‘A balanced and non-judgmental analysis of an extraordinary and seductive aberration”
George Melly, New Society
First published in 1986, Robert Hewison’s Too Much has long been recognised as one of the key histories of the Sixties — and of the cultural revolution that saw the arts become a battleground for the conflicting forces of social change.
In the Sixties new forms of creative expression emerged: Pop Art, pop music, fringe theatre and performance poetry all contributed to the semi-mythical image of ‘Swinging London’. The decade’s new affluence, and the desire to cast aside the cultural conformism and oppressive social deference of the past led to an optimism — and a hedonism — that was liberating.
But as Too Much shows, the excitement of the Sixties was ambiguous, and masked the political and economic insecurities of the times. When the drive for liberation became not just a choice of lifestyle, but full-on opposition to the status quo the underground and official culture clashed.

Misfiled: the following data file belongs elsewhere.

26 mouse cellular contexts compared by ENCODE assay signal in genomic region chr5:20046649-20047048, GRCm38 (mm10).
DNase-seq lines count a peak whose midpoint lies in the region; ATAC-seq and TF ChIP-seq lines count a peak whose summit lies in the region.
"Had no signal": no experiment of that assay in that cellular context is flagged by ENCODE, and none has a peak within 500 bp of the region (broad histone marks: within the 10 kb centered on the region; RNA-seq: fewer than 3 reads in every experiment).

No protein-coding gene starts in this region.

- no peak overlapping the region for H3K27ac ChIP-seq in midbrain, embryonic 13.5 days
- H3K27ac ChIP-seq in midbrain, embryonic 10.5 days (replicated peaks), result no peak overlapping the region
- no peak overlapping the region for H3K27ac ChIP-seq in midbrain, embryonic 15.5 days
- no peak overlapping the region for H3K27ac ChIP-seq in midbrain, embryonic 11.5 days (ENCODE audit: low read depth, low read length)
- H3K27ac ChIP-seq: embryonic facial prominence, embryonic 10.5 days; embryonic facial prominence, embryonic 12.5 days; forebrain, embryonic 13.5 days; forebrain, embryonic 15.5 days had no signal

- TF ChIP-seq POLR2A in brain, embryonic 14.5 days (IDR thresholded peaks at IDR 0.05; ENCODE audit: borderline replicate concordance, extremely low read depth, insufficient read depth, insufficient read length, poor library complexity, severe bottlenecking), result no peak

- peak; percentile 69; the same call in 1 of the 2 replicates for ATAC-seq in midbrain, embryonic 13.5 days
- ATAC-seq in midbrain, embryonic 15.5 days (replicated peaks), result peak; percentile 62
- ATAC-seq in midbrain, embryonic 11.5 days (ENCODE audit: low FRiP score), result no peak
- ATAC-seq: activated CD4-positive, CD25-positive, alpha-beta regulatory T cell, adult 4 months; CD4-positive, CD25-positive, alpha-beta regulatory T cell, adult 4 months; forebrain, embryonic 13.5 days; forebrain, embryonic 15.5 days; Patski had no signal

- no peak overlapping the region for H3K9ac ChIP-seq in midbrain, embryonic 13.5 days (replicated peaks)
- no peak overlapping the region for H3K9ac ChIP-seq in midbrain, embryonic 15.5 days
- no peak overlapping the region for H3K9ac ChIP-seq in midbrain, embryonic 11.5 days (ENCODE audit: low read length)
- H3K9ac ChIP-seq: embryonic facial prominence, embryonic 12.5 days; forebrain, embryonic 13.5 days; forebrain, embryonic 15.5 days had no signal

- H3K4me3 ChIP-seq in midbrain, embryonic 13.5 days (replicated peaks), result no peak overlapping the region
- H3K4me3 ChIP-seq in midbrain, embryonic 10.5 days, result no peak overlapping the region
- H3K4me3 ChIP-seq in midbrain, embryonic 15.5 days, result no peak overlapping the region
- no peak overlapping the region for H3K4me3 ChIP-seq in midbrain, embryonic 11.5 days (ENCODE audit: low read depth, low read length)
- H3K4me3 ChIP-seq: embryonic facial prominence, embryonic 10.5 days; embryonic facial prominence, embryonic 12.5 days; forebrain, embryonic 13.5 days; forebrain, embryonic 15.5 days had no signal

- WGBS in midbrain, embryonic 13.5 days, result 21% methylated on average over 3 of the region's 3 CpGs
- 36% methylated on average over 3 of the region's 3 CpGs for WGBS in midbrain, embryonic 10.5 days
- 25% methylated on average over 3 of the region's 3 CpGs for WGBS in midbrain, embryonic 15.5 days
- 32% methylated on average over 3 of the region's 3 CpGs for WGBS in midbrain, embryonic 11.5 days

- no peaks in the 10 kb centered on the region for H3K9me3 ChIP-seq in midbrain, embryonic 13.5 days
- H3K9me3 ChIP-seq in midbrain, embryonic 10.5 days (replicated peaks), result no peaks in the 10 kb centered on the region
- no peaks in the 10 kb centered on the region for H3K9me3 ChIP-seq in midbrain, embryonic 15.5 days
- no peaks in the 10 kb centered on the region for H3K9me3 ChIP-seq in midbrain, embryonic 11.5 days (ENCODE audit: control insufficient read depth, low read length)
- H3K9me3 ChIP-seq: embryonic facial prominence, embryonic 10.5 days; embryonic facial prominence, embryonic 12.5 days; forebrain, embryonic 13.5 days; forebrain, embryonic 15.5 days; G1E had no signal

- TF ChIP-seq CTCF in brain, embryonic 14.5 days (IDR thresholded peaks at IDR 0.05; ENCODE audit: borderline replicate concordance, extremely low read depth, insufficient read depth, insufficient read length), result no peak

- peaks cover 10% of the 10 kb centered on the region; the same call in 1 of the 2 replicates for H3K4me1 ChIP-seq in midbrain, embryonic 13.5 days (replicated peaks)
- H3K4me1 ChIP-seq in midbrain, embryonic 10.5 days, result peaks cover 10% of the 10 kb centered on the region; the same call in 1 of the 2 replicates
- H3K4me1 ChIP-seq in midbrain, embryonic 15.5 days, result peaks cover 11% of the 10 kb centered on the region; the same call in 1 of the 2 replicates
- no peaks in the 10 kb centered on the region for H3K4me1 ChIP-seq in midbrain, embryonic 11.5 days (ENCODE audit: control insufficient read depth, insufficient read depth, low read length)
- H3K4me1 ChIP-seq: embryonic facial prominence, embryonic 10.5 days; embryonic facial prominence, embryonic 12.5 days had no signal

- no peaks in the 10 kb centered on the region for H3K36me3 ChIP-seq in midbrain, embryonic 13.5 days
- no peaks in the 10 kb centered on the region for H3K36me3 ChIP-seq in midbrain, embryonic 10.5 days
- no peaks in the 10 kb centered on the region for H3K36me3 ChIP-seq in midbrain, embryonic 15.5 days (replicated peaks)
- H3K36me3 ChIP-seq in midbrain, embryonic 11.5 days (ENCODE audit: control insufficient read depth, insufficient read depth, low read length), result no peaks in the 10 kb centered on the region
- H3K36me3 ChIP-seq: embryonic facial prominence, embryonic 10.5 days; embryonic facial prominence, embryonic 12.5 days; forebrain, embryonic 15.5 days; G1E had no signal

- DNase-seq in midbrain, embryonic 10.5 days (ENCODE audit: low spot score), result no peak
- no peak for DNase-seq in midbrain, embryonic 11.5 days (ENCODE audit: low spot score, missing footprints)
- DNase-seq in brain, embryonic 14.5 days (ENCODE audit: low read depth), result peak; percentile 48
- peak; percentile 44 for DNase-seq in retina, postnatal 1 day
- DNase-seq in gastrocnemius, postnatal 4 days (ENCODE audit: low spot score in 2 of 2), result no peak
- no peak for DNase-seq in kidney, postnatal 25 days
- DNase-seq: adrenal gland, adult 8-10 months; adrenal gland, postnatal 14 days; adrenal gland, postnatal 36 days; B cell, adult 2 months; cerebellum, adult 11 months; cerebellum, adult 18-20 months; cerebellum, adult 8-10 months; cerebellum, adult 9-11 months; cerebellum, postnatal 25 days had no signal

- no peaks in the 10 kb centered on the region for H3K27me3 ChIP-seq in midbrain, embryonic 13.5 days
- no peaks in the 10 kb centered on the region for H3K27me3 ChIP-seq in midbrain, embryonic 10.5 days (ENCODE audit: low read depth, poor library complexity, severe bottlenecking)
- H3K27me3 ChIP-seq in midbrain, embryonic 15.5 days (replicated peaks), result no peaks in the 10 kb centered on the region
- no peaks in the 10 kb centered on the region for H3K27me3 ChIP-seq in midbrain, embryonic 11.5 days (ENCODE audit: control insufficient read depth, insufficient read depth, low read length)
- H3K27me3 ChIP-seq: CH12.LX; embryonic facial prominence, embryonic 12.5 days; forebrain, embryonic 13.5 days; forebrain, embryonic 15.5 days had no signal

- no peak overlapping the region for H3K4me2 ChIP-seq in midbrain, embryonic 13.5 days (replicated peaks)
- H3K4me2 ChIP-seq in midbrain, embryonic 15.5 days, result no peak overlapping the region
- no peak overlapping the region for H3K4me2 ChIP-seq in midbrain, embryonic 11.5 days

All the major events, themes and cultural players are here — from satire to the underground press, from the radical theatre to the Albert Hall poetry reading, from the love-ins, sit-ins, teach-ins, happenings trials and busts that saw the mood of the time switch from Carnaby Street to Grosvenor Square, and the climactic events of 1968.
Too Much: Art & Society in the Sixties 1960-75 concludes the trilogy The Arts in Britain Since 1939 which began with Under Siege: Literary Life in London 1939-45, and continued with In Anger: Culture in the Cold war 1945-60.
‘The most clear-eyed and evocative of the many recent books about the period’
Michael Horowitz, Words International
‘Hewison has approached his vast, chaotic subject with thoroughness and intelligence’
Sean French, The Times Literary Supplement
‘Too Much is likely to remain a key work for some time’
Stuart Laing, Sociology